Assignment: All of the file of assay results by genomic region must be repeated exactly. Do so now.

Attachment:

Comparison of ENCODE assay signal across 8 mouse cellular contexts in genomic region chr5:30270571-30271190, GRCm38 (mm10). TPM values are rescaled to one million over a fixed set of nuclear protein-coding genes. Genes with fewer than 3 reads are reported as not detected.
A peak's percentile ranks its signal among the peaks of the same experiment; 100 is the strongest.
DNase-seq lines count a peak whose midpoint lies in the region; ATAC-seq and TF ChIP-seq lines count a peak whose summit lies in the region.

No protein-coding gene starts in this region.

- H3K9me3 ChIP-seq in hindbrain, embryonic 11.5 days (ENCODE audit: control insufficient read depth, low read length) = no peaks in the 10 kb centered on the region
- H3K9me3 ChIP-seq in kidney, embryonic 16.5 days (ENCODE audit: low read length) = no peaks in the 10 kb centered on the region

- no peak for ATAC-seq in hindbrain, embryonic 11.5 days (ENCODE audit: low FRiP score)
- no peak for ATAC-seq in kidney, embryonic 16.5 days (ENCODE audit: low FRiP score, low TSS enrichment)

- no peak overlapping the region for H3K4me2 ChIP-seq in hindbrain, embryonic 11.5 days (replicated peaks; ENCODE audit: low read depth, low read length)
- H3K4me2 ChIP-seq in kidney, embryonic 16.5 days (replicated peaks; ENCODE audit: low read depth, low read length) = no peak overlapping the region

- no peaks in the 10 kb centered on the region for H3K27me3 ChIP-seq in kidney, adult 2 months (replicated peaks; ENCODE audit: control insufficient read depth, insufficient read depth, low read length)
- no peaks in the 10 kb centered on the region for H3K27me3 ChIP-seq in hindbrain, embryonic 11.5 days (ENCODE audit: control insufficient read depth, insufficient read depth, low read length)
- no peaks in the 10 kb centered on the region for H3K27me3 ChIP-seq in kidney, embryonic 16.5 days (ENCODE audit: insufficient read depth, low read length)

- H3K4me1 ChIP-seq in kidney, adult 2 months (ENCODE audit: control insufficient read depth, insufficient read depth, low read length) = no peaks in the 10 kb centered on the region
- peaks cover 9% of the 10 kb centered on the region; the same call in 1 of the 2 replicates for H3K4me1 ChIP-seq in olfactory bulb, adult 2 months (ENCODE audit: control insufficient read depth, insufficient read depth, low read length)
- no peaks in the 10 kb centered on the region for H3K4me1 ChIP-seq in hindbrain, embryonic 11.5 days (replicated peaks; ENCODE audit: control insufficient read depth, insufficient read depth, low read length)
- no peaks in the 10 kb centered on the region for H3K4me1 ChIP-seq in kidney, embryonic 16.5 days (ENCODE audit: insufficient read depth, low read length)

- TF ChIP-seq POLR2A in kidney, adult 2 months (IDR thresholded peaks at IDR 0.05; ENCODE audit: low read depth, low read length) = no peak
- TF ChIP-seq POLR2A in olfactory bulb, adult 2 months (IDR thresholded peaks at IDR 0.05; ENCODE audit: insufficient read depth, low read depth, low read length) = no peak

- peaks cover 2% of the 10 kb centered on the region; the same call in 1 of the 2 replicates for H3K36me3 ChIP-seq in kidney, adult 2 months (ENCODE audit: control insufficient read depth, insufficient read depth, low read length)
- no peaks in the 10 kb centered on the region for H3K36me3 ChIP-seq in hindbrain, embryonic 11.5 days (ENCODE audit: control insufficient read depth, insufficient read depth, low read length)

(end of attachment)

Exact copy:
Comparison of ENCODE assay signal across 8 mouse cellular contexts in genomic region chr5:30270571-30271190, GRCm38 (mm10). TPM values are rescaled to one million over a fixed set of nuclear protein-coding genes. Genes with fewer than 3 reads are reported as not detected.
A peak's percentile ranks its signal among the peaks of the same experiment; 100 is the strongest.
DNase-seq lines count a peak whose midpoint lies in the region; ATAC-seq and TF ChIP-seq lines count a peak whose summit lies in the region.

No protein-coding gene starts in this region.

- H3K9me3 ChIP-seq in hindbrain, embryonic 11.5 days (ENCODE audit: control insufficient read depth, low read length) = no peaks in the 10 kb centered on the region
- H3K9me3 ChIP-seq in kidney, embryonic 16.5 days (ENCODE audit: low read length) = no peaks in the 10 kb centered on the region

- no peak for ATAC-seq in hindbrain, embryonic 11.5 days (ENCODE audit: low FRiP score)
- no peak for ATAC-seq in kidney, embryonic 16.5 days (ENCODE audit: low FRiP score, low TSS enrichment)

- no peak overlapping the region for H3K4me2 ChIP-seq in hindbrain, embryonic 11.5 days (replicated peaks; ENCODE audit: low read depth, low read length)
- H3K4me2 ChIP-seq in kidney, embryonic 16.5 days (replicated peaks; ENCODE audit: low read depth, low read length) = no peak overlapping the region

- no peaks in the 10 kb centered on the region for H3K27me3 ChIP-seq in kidney, adult 2 months (replicated peaks; ENCODE audit: control insufficient read depth, insufficient read depth, low read length)
- no peaks in the 10 kb centered on the region for H3K27me3 ChIP-seq in hindbrain, embryonic 11.5 days (ENCODE audit: control insufficient read depth, insufficient read depth, low read length)
- no peaks in the 10 kb centered on the region for H3K27me3 ChIP-seq in kidney, embryonic 16.5 days (ENCODE audit: insufficient read depth, low read length)

- H3K4me1 ChIP-seq in kidney, adult 2 months (ENCODE audit: control insufficient read depth, insufficient read depth, low read length) = no peaks in the 10 kb centered on the region
- peaks cover 9% of the 10 kb centered on the region; the same call in 1 of the 2 replicates for H3K4me1 ChIP-seq in olfactory bulb, adult 2 months (ENCODE audit: control insufficient read depth, insufficient read depth, low read length)
- no peaks in the 10 kb centered on the region for H3K4me1 ChIP-seq in hindbrain, embryonic 11.5 days (replicated peaks; ENCODE audit: control insufficient read depth, insufficient read depth, low read length)
- no peaks in the 10 kb centered on the region for H3K4me1 ChIP-seq in kidney, embryonic 16.5 days (ENCODE audit: insufficient read depth, low read length)

- TF ChIP-seq POLR2A in kidney, adult 2 months (IDR thresholded peaks at IDR 0.05; ENCODE audit: low read depth, low read length) = no peak
- TF ChIP-seq POLR2A in olfactory bulb, adult 2 months (IDR thresholded peaks at IDR 0.05; ENCODE audit: insufficient read depth, low read depth, low read length) = no peak

- peaks cover 2% of the 10 kb centered on the region; the same call in 1 of the 2 replicates for H3K36me3 ChIP-seq in kidney, adult 2 months (ENCODE audit: control insufficient read depth, insufficient read depth, low read length)
- no peaks in the 10 kb centered on the region for H3K36me3 ChIP-seq in hindbrain, embryonic 11.5 days (ENCODE audit: control insufficient read depth, insufficient read depth, low read length)